ACL injuries are on the rise: prevention is key
Unfortunately, major knee injuries, such as anterior cruciate ligament (ACL) ruptures are a common occurrence in sports involving high speed change of direction, accelerations and sudden stops. High risk sports include Australian rules football, rugby union, rugby league, netball, basketball, soccer, and skiing.
New research published last week revealed the incidence of ACL reconstructions in Australia are the highest in the world. Over the past 15 years, annual incidence rates have increased annually by 43%, with a 74% increase in those aged 25 years or under. Worryingly the rate of reconstruction is increasing most rapidly among those aged 5-14 years.
According to the authors, “the rise of ACL injury in young people has been attributed to earlier sports specialisation by younger athletes, longer sporting seasons, more intense training, higher level of competition, and a lack of free play”.
Due to the costly surgery, long rehabilitation time and increased risk of osteoarthritis associated with ACL injuries, the study findings stressed the need for the establishment of a national ACL injury prevention program. Whilst development of a national program will take time, it is important to know that there is already strong research evidence that acute knee injuries can be reduced by up to 50% using structured exercise programs targeting development of improved trunk and lower limb strength strength, balance and neuromuscular control.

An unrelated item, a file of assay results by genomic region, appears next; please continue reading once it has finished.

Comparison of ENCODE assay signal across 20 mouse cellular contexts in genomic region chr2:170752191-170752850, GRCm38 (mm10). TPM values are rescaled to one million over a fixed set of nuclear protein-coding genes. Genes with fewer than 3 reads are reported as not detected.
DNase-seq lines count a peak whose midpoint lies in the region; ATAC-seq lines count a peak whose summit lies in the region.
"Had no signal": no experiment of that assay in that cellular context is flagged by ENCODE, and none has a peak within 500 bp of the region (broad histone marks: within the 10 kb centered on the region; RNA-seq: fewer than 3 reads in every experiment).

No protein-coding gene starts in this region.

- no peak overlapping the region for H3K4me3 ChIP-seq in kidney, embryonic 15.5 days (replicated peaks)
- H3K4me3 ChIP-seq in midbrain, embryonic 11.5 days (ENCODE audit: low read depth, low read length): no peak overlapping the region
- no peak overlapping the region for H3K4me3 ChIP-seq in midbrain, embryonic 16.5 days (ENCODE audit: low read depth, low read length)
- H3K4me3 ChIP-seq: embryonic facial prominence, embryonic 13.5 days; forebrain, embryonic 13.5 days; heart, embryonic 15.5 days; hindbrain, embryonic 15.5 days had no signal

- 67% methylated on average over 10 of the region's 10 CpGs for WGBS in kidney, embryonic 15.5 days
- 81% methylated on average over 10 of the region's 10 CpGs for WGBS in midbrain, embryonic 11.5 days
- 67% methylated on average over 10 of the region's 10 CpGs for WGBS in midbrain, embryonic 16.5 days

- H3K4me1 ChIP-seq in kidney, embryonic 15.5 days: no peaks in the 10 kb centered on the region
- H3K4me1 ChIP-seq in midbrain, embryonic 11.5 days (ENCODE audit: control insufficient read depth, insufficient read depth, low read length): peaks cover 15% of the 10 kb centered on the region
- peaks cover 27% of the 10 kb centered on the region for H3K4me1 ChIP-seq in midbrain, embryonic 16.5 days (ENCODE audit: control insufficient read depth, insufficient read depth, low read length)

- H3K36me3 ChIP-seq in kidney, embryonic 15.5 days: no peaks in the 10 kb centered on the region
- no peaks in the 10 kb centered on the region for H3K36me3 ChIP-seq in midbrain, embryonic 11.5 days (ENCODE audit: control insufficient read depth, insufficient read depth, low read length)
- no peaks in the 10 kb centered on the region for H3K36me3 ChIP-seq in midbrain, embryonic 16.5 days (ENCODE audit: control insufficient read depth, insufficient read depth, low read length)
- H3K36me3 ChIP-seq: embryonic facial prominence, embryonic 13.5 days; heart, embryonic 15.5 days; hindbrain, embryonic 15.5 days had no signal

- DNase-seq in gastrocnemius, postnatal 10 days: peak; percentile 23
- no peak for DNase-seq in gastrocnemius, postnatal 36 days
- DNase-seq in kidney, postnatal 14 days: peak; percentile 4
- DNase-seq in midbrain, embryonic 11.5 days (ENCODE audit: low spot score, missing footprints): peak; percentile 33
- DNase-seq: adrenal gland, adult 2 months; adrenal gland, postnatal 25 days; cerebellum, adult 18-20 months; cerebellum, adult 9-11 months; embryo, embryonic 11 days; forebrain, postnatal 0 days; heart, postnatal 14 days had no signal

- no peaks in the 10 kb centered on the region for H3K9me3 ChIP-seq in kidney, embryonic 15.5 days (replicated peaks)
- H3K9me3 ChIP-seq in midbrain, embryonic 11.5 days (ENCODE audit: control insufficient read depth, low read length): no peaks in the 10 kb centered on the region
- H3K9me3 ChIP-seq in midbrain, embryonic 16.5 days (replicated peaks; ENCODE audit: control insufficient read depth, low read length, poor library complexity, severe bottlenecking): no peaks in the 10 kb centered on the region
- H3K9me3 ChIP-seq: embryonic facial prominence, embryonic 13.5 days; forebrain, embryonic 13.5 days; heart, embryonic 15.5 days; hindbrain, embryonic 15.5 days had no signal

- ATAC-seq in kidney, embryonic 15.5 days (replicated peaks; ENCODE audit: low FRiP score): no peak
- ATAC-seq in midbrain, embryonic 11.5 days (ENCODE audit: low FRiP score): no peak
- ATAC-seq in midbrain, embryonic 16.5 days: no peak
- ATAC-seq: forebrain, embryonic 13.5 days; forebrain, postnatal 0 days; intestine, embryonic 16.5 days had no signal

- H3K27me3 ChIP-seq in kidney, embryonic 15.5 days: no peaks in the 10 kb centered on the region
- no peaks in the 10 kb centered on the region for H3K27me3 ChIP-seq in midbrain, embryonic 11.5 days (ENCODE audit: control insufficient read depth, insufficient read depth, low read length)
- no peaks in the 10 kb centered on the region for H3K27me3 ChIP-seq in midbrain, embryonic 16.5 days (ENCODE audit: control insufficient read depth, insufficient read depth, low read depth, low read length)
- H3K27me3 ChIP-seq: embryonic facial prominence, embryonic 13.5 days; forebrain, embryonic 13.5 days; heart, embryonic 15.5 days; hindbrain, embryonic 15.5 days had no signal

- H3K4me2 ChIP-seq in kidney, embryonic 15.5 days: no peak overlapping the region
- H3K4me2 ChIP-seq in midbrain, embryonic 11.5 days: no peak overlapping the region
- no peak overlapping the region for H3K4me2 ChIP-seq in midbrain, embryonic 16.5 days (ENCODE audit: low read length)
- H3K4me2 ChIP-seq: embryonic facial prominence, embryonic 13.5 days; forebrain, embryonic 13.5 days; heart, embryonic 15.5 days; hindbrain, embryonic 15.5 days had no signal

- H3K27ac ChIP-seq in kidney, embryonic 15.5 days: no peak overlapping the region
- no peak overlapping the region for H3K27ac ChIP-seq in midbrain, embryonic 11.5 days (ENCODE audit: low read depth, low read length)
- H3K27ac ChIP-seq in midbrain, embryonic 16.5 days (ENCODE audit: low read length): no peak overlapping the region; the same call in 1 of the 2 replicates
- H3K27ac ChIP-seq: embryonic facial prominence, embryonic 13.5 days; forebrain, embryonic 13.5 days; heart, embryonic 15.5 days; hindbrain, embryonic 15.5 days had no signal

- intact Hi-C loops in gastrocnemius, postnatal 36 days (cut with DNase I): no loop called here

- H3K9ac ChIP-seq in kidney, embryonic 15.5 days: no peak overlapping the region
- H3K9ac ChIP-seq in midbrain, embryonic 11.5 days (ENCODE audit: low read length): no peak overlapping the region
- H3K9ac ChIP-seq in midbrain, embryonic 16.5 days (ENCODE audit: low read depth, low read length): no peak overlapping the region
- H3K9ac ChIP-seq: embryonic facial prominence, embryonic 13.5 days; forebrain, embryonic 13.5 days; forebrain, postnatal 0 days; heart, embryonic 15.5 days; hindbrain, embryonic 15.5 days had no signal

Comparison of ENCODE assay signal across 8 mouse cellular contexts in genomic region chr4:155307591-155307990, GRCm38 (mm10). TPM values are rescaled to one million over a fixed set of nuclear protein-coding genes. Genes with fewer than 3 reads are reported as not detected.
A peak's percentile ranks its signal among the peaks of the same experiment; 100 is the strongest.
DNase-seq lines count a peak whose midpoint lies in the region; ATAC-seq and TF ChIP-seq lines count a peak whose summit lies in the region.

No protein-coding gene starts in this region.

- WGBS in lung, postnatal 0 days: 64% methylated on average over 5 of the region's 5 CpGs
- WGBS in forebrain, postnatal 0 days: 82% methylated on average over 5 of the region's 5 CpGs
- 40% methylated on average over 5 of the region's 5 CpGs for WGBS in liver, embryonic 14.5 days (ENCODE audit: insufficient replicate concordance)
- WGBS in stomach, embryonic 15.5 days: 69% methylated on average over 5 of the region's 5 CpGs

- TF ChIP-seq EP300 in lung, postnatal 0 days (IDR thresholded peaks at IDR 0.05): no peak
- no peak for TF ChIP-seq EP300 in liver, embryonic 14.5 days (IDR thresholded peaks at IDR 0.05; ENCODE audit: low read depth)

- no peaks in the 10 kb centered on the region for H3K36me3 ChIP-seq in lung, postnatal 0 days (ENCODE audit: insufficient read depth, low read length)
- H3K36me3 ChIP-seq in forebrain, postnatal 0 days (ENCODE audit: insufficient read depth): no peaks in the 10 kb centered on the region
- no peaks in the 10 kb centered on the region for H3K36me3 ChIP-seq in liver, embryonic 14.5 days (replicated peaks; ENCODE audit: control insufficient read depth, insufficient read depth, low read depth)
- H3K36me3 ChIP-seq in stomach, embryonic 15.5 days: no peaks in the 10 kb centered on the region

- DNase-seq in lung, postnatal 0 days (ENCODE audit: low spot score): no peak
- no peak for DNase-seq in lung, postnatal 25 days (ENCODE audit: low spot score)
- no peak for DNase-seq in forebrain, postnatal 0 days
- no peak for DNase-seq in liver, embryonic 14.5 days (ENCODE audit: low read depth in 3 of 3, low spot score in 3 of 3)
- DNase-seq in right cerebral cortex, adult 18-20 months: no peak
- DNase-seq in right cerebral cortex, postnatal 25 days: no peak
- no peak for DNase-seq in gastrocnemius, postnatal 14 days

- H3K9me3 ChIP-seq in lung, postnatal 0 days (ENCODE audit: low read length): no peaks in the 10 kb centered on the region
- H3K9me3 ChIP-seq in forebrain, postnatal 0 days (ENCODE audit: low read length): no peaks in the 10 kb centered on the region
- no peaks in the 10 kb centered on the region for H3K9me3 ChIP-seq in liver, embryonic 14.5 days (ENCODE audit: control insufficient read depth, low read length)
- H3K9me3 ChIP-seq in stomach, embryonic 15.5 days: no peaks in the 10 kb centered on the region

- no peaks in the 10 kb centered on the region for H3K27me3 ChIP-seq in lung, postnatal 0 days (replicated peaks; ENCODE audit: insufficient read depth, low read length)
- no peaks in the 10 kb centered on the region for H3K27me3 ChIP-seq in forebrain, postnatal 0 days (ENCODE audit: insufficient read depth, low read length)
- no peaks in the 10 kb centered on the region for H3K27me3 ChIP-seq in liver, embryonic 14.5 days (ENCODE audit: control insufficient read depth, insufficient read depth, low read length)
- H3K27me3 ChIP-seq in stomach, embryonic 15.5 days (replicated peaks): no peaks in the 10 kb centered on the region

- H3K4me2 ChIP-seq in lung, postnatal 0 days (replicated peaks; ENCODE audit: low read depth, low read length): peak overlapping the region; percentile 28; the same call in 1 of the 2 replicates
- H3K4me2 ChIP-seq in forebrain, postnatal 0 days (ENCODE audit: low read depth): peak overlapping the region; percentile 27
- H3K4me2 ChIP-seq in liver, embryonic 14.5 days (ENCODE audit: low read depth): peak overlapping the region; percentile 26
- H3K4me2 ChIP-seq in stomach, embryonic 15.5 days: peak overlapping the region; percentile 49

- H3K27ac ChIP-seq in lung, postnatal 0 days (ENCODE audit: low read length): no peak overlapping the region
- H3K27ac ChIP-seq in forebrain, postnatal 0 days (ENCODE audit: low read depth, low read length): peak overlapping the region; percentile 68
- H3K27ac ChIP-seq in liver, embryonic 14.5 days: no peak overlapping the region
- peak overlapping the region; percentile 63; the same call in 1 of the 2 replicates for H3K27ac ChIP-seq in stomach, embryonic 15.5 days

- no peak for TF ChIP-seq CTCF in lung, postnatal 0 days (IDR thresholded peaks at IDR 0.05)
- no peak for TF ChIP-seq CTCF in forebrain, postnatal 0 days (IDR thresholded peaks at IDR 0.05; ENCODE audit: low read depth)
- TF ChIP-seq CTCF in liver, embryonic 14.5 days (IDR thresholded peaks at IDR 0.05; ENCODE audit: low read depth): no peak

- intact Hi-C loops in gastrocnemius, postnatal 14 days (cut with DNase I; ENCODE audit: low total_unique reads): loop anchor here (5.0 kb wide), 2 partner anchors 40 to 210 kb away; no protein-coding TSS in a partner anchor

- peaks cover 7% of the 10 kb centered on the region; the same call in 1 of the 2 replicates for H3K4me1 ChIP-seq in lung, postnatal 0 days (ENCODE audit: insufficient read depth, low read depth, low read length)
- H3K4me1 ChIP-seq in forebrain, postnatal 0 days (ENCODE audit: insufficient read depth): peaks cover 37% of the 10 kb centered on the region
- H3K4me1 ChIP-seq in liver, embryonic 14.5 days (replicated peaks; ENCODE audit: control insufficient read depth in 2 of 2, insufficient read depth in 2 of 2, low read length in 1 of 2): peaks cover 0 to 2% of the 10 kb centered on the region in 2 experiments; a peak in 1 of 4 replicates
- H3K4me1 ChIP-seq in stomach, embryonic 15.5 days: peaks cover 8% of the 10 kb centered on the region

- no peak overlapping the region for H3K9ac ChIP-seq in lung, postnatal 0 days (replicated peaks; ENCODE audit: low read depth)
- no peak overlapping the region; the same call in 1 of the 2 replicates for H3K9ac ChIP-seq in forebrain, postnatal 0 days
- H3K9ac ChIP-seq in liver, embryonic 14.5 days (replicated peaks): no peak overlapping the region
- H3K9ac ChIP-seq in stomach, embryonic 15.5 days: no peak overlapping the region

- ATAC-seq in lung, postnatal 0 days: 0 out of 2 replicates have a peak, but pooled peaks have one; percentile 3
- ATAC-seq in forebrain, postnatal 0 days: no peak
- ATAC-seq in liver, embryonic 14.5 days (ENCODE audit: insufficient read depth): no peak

Several prevention programs are currently available, all of which are designed to be performed as a structured warm-up prior to training and matches. These include the FIFA 11+,The Knee Program, and the PEP program.
If you are participating in a high-risk sport and would like guidance as to how to best to reduce your risk of knee injury book a consultation with one of our experienced physiotherapists.
James Alexander, Physiotherapist.